As part of its 90-day report, the Task Force has identified a set of initial recommendations to the President, and a blueprint for action by government, business, non-profit, philanthropic, faith and community partners.
In developing its recommendations, the Task Force identified key milestones in the path to adulthood that are especially predictive of later success, and where interventions can have the greatest impact:
- Getting a healthy start and entering school ready to learn;
- Reading by third grade;
- Graduating from high school ready for college and career;
- Completing post-secondary education or training;
- Entering the workforce;
- Keeping kids on track and giving them second chances.
By focusing on these key moments, and helping our young people avoid roadblocks that hinder progress across life stages, we can help ensure that all children and young people have the tools they need to build successful lives. Focused on areas of action that can improve outcomes at these key moments, the President’s Task Force today presented him with recommendations including
- Launch a public-private campaign to actively recruit mentors for youth and improve the quality of mentoring programs.
- Make the status and progress of boys and young men of color and other populations more visible by improving data collection and transparency.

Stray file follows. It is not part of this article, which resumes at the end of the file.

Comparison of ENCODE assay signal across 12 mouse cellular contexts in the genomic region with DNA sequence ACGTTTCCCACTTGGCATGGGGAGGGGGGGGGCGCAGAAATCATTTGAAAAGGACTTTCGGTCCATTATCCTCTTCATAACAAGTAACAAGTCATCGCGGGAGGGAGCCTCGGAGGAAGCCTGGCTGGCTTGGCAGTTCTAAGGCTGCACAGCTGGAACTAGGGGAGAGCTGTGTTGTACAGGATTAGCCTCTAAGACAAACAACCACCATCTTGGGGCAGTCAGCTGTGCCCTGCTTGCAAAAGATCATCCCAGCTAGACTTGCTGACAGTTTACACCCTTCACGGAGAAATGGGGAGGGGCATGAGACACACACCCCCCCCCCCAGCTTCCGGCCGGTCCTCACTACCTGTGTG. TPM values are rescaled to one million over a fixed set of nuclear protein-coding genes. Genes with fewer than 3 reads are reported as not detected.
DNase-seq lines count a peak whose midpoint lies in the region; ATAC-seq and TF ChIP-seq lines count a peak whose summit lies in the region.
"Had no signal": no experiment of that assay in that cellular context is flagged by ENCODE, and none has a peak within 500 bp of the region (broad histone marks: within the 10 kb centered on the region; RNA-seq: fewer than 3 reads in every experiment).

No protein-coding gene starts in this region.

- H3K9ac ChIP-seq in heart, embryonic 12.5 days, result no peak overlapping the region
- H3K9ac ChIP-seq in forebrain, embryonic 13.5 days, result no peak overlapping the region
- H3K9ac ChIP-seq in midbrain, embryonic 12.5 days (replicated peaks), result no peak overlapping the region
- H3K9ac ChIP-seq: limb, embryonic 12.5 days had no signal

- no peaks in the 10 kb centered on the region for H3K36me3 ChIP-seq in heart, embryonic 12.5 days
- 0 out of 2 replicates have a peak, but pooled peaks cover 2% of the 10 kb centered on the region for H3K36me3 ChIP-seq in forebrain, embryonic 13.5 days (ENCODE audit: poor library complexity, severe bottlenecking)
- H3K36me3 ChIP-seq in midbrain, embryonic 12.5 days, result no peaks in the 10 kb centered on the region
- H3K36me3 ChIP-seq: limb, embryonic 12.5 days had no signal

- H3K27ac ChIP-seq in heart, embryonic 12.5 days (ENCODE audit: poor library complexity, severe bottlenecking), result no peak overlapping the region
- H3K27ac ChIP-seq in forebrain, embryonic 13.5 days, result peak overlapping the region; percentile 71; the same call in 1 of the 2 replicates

A Healthy Start and Ready for School
- Eliminate suspensions and expulsions in preschool and other early learning settings.
Reading at Grade Level by the End of Third Grade
- Close the word gap by launching a public and private initiative to increase joint and independent reading time outside of school and build a reading culture in more homes.
Graduating From High School
- Increase focus on transforming the schools and districts producing the majority of the country’s dropouts.
Completing Post-Secondary Education or Training
- Increase college completion by expanding students’ access to and successful completion of rigorous courses, such as Advanced Placement, International Baccalaureate and dual enrollment options in high school.
Entering the Workforce
- Increase awareness about youth summer employment and use of pre-apprenticeships as good entry-level jobs.
Reducing Violence and Providing a Second Chance
- Institutionalize community oriented policing practices in the field and employ methods to address racial and ethnic bias within the juvenile and criminal justice systems.
The recommendations identified by the President’s Task Force mark the starting point of what must and will be a long-term effort. The Task Force and public, private and philanthropic actors will continue to develop recommendations and support community solutions well beyond this 90-day progress report.
In addition to today’s announcements, in coming weeks and months, leading foundations will independently announce specific commitments to help ensure young people can succeed. The following foundations will together seek to invest at least $200 million: The Annie E. Casey Foundation, The Atlantic Philanthropies, Bloomberg Philanthropies, The California Endowment, The Ford Foundation, The John S. and James L. Knight Foundation, The Open Society Foundations, The Robert Wood Johnson Foundation, The W.K. Kellogg Foundation, The Kapor Center for Social Impact, and the Nathan Cummings Foundation.